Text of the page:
A liberating moment came from the letting go of two of my favorite art works on April 21, 2015.
Serendipity answered my call. I had been looking for a situation in which to place two of my installation art works -- tangible pieces that have been in several indoor exhibitions where they were guarded and revered -- and relinquish them to an unprotected, outdoor situation, bared to the elements of nature, dogs and unmonitored humans. When I saw the call for installation art works to be placed for a two month span at the Blue Heron Nature Preserve in Atlanta, Georgia, sponsored by the Women's Caucus of Art of Georgia, and the location being just 3 easy walking blocks from my home, it certainly seemed destined. In putting these fiber art works into this unknown (thank you to the WCAGA for accepting my application!) I am surely sealing their fate to disintegrate and die. At the end of two months I will say a few words over them, thank them for being a wonderful part of my creative life, gather them up, and throw them in the trash.
It seems sad, all of those hours of work and thousands of dollars spent (for nothing?) but in doing so, I am gestating and then birthing a new art work. I will photograph these pieces every few days, documenting each as they transform: a time lapse that creates a new reality in their very disintegration and death. Such is the way of the artist. One cannot hold dear every single thing, for there needs to be a home for these pieces and if they remain homeless, they need to become something else as wonderful. I often tear up, cut up, burn and then repurpose those transformations into new works.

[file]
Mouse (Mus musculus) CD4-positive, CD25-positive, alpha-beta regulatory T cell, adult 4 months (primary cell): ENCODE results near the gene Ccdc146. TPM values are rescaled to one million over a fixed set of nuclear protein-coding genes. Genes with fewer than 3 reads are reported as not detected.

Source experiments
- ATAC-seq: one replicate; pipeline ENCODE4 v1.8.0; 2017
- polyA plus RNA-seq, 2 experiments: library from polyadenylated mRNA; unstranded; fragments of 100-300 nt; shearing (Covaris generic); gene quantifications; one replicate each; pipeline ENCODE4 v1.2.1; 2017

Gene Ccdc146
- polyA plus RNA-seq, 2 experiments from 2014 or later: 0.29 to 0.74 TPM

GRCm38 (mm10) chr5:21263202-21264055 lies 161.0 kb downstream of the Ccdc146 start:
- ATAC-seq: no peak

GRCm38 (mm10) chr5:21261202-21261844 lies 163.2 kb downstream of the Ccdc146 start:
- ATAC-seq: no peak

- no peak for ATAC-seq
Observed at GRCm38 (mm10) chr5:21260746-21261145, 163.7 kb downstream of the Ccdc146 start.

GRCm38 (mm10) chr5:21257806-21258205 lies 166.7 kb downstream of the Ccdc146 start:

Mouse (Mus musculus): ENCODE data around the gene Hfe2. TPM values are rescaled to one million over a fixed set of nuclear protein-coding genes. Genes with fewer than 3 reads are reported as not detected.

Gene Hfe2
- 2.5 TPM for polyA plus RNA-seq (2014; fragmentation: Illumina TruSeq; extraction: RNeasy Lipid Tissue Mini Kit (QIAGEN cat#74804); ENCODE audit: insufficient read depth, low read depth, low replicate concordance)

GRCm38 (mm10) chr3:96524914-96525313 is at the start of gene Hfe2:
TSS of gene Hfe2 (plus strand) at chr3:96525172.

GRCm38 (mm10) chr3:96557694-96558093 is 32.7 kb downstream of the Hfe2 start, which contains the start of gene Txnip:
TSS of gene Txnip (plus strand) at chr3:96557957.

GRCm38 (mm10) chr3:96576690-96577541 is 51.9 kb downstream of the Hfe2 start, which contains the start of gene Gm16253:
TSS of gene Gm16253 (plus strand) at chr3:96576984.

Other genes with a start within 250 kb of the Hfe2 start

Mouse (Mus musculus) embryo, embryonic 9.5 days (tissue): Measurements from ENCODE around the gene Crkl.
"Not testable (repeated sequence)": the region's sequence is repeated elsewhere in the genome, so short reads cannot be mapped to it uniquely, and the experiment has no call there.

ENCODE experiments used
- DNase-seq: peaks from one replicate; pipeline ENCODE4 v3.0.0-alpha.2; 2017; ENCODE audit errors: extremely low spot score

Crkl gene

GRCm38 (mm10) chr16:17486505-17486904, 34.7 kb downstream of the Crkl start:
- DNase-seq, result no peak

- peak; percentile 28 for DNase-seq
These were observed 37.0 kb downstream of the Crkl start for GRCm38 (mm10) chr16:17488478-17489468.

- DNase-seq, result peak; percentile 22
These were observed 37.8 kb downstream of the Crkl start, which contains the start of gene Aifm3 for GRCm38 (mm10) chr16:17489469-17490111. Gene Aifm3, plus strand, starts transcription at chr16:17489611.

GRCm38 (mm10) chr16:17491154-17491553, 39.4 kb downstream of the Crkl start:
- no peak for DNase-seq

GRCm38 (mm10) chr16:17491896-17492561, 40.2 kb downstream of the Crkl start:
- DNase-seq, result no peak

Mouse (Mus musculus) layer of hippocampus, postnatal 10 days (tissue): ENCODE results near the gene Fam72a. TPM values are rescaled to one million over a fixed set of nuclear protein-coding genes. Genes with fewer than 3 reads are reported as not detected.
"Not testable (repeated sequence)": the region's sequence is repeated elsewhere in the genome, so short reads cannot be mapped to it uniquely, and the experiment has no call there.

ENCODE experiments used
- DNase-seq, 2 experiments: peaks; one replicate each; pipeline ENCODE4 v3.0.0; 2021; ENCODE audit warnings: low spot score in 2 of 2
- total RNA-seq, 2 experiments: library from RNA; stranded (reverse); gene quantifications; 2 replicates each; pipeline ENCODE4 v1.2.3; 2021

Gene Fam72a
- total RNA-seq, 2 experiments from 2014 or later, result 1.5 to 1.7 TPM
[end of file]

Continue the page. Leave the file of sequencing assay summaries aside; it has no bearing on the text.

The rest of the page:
I hope you will come along with me as I watch these pieces change, disappear, and morph in a new way. I have shed my skin of them.
April 21, 2015 (in)CONSEQUENTIAL
Hand dyed wool, plastic drinking straws
A walk through the woods by a group of school children just a few minutes after I finished installing means immediate and wonderful interaction! Photo- Sally Eppstein
From the Ground, Up
Hand dyed wool, batting, thread